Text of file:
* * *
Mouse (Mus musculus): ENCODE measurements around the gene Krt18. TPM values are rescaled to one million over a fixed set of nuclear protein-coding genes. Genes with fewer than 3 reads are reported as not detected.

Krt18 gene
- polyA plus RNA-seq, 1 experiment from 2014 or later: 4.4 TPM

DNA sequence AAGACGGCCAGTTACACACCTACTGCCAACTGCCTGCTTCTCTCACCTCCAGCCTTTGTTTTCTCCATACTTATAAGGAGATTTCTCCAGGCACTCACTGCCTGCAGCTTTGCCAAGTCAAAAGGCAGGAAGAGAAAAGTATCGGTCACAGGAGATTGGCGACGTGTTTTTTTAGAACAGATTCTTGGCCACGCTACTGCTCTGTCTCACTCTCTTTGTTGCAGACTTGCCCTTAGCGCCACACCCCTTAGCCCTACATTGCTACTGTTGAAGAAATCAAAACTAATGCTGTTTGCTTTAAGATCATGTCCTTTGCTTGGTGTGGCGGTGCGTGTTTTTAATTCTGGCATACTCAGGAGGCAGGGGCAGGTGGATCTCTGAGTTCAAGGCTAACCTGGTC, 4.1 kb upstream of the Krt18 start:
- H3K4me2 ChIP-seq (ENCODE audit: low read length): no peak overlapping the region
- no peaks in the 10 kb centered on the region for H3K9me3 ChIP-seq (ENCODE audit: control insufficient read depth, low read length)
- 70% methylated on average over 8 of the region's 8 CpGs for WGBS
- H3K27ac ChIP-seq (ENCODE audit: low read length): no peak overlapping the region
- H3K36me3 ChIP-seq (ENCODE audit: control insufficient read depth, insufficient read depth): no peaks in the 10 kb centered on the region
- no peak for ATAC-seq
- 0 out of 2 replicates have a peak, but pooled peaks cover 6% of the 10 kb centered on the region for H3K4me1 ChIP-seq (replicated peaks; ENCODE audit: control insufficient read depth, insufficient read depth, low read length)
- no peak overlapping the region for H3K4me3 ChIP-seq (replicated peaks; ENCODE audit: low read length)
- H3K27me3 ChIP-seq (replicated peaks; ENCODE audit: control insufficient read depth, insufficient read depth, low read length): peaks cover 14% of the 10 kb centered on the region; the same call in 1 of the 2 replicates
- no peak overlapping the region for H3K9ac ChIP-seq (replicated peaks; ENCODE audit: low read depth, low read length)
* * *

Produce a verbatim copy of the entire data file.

Mouse (Mus musculus): ENCODE measurements around the gene Krt18. TPM values are rescaled to one million over a fixed set of nuclear protein-coding genes. Genes with fewer than 3 reads are reported as not detected.

Krt18 gene
- polyA plus RNA-seq, 1 experiment from 2014 or later: 4.4 TPM

DNA sequence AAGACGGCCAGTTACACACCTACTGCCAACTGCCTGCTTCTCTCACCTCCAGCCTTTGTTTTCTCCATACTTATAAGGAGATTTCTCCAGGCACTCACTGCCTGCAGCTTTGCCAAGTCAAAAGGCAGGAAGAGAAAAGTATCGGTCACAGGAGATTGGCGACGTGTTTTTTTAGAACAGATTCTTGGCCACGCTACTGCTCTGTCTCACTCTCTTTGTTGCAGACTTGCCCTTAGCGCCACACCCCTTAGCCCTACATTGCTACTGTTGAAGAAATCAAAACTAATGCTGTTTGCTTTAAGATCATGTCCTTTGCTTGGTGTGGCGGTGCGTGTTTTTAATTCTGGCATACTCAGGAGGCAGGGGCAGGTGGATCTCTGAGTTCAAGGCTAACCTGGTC, 4.1 kb upstream of the Krt18 start:
- H3K4me2 ChIP-seq (ENCODE audit: low read length): no peak overlapping the region
- no peaks in the 10 kb centered on the region for H3K9me3 ChIP-seq (ENCODE audit: control insufficient read depth, low read length)
- 70% methylated on average over 8 of the region's 8 CpGs for WGBS
- H3K27ac ChIP-seq (ENCODE audit: low read length): no peak overlapping the region
- H3K36me3 ChIP-seq (ENCODE audit: control insufficient read depth, insufficient read depth): no peaks in the 10 kb centered on the region
- no peak for ATAC-seq
- 0 out of 2 replicates have a peak, but pooled peaks cover 6% of the 10 kb centered on the region for H3K4me1 ChIP-seq (replicated peaks; ENCODE audit: control insufficient read depth, insufficient read depth, low read length)
- no peak overlapping the region for H3K4me3 ChIP-seq (replicated peaks; ENCODE audit: low read length)
- H3K27me3 ChIP-seq (replicated peaks; ENCODE audit: control insufficient read depth, insufficient read depth, low read length): peaks cover 14% of the 10 kb centered on the region; the same call in 1 of the 2 replicates
- no peak overlapping the region for H3K9ac ChIP-seq (replicated peaks; ENCODE audit: low read depth, low read length)